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Global spam volume drops one-third following Rustock takedown

Written by James Delahunty (Google+) @ 31 Mar 2011 14:56 User comments (2)

Global spam volume drops one-third following Rustock takedown Microsoft-led effort to decapitate Rustock botnet significantly reduces global spam volume.
In a detailed report from Symantec's MessageLabs, it emerges that global spam volumes dropped by one-third in the days following the action taken against the Rustock botnet. Rustock seemingly went quite on March 16, prompting security firms and spam monitors to ask questions about its lack of activity.

Rustock is/was one of the most technically sophisticated botnets known, and it still remains to be seen whether its operators can regain control over the million-strong herd again. It has been active since 2006, quite a lifetime for a botnet.

Microsoft-led action against Rustock, with help from Pfizer and FireEye, led to the seizure of 96 command and control servers mid-March. The hard drives have been handed over for forensic analysis in an attempt to identify the operators.

Following the takedown, global spam volume dropped 33.6 percent by the 17th of the month. In the days following the seizures, 33 billion spam e-mails were sent a day, compared to an average of 52 billion beforehand.

Spam during March (Source: MessageLabs March 11 Intelligence Report)

During March, 83.1 percent of global e-mail spam was sent from botnets. In 2010, the average share of e-mail spam coming from botnets was 88.2 percent. Prior to its takedown, Rustock was sending out around 13.82 billion spam e-mails every single day, accounting for 28.5 percent of all global spam from botnets in March.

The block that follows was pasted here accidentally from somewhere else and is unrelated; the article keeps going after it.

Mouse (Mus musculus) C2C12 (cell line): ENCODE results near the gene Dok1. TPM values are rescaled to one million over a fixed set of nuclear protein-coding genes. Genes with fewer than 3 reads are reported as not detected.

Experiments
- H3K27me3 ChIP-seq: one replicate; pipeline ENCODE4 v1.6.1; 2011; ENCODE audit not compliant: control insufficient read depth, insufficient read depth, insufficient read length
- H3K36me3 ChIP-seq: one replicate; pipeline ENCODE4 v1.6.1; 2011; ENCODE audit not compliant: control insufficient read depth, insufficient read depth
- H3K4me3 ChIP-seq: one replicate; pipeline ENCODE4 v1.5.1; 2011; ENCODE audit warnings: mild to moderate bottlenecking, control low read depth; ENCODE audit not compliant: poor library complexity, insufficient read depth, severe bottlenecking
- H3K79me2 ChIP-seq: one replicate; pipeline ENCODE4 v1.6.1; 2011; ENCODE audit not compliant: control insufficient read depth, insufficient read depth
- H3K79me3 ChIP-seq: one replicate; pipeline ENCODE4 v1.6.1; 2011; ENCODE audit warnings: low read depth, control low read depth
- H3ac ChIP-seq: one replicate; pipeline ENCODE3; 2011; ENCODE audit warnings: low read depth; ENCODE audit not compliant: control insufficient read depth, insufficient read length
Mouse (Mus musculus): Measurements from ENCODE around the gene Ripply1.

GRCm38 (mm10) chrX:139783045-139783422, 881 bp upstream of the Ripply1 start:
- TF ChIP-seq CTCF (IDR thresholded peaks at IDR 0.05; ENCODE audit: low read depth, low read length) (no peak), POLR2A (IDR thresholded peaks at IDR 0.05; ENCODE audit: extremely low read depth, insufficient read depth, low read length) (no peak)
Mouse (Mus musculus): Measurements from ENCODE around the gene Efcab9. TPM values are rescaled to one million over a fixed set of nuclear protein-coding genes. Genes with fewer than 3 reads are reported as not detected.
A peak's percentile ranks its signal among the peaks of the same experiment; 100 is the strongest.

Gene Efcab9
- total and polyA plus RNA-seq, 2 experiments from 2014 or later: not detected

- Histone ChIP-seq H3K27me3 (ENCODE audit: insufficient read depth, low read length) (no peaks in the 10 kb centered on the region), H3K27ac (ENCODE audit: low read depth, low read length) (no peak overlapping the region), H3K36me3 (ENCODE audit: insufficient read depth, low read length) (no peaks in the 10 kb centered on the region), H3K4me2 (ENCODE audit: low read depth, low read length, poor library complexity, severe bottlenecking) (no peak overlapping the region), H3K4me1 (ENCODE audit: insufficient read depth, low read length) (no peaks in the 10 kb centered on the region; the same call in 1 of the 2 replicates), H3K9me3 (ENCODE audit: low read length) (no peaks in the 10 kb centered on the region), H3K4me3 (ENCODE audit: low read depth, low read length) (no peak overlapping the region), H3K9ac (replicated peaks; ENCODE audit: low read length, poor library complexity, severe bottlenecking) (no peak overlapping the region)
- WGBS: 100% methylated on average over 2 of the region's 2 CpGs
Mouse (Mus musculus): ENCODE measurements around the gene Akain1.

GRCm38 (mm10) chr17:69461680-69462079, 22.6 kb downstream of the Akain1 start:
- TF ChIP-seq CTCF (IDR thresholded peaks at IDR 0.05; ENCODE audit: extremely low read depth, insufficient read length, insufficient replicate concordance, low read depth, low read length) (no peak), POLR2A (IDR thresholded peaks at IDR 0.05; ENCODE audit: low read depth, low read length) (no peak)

By the end of 2010, Rustock had been responsible for as much as 47.5 percent of all spam. Now that Rustock has gone quiet, the Bagle botnet has become more active and after Rustock it is the most active spam sending botnet in 2011. It's spam levels are at their highest since October 2009, when Bagle accounted for 12.2 percent of global spam.

Spam from Botnets (Source: MessageLabs March 11 Intelligence Report)

Botnets are also used to carry out distributed denial of service attacks (dDos attacks), for hosting content (sometimes illegal) and for mining data from the usage of the hijacked computer, which can be anything from logins and passwords to credit card numbers.

According to the MessageLabs report, the main source of spam in March geographically was the Russian Federation, accounting for 12.4 percent of spam, followed by India at 8.8 percent, Brazil at 5.9 percent, the United States at 4.5 percent and Ukraine at 4.4 percent. For the first time in over a year, the top ten list of spam sources did not include a single European country.

Tags: Rustock
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2 user comments

11.4.2011 1:49

Strange, a couple days after reading the spam bot was taken down my spam went up from an average of 5 spam messages per day to about 40+ now.

21.4.2011 14:07

my hotmail junkmail has gone up about 200% as well.

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